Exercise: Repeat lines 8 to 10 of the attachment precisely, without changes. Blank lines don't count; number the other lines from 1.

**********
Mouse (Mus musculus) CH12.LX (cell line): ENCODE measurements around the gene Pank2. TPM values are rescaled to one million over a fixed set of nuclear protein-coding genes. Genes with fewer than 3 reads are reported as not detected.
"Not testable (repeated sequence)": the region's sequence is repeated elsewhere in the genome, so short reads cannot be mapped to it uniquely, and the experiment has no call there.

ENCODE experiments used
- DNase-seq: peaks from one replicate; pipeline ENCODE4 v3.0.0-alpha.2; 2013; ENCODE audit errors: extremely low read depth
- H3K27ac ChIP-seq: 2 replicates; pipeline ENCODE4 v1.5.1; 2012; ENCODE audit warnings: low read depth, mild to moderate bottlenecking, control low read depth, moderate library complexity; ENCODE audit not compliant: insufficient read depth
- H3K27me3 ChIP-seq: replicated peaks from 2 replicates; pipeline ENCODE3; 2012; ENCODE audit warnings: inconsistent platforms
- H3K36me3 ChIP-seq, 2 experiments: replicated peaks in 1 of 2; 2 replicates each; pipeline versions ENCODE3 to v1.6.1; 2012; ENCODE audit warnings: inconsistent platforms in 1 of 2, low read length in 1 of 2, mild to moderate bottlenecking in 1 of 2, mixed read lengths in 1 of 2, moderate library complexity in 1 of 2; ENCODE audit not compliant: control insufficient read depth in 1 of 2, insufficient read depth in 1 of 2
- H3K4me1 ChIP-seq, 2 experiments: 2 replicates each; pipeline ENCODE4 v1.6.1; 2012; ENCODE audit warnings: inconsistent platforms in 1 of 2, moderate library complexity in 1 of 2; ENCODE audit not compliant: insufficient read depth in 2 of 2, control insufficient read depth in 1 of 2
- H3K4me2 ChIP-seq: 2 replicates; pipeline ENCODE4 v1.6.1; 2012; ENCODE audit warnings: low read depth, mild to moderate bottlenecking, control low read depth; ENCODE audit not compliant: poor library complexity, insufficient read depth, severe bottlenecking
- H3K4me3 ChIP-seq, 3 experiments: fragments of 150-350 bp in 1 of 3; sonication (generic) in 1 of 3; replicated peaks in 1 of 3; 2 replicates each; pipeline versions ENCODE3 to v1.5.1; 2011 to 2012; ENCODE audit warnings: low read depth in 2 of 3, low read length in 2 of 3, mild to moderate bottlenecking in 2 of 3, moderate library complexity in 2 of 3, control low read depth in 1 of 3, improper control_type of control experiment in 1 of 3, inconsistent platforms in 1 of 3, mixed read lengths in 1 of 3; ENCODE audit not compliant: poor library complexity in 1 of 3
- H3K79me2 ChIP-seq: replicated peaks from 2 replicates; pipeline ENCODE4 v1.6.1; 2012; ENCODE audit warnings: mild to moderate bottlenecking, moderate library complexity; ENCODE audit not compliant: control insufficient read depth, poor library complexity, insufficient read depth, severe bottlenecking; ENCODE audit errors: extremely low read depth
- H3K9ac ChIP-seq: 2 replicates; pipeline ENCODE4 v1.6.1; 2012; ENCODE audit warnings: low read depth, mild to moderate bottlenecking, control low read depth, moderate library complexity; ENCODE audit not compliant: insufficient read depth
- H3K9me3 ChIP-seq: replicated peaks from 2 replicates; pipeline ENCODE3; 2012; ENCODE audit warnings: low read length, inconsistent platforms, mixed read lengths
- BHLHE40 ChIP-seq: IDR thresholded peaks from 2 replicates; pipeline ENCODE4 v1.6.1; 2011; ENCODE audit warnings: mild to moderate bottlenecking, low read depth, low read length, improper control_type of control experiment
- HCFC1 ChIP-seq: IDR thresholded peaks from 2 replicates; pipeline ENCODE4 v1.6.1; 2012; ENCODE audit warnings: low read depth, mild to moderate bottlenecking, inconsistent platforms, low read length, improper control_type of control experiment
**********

- H3K4me1 ChIP-seq, 2 experiments: 2 replicates each; pipeline ENCODE4 v1.6.1; 2012; ENCODE audit warnings: inconsistent platforms in 1 of 2, moderate library complexity in 1 of 2; ENCODE audit not compliant: insufficient read depth in 2 of 2, control insufficient read depth in 1 of 2
- H3K4me2 ChIP-seq: 2 replicates; pipeline ENCODE4 v1.6.1; 2012; ENCODE audit warnings: low read depth, mild to moderate bottlenecking, control low read depth; ENCODE audit not compliant: poor library complexity, insufficient read depth, severe bottlenecking
- H3K4me3 ChIP-seq, 3 experiments: fragments of 150-350 bp in 1 of 3; sonication (generic) in 1 of 3; replicated peaks in 1 of 3; 2 replicates each; pipeline versions ENCODE3 to v1.5.1; 2011 to 2012; ENCODE audit warnings: low read depth in 2 of 3, low read length in 2 of 3, mild to moderate bottlenecking in 2 of 3, moderate library complexity in 2 of 3, control low read depth in 1 of 3, improper control_type of control experiment in 1 of 3, inconsistent platforms in 1 of 3, mixed read lengths in 1 of 3; ENCODE audit not compliant: poor library complexity in 1 of 3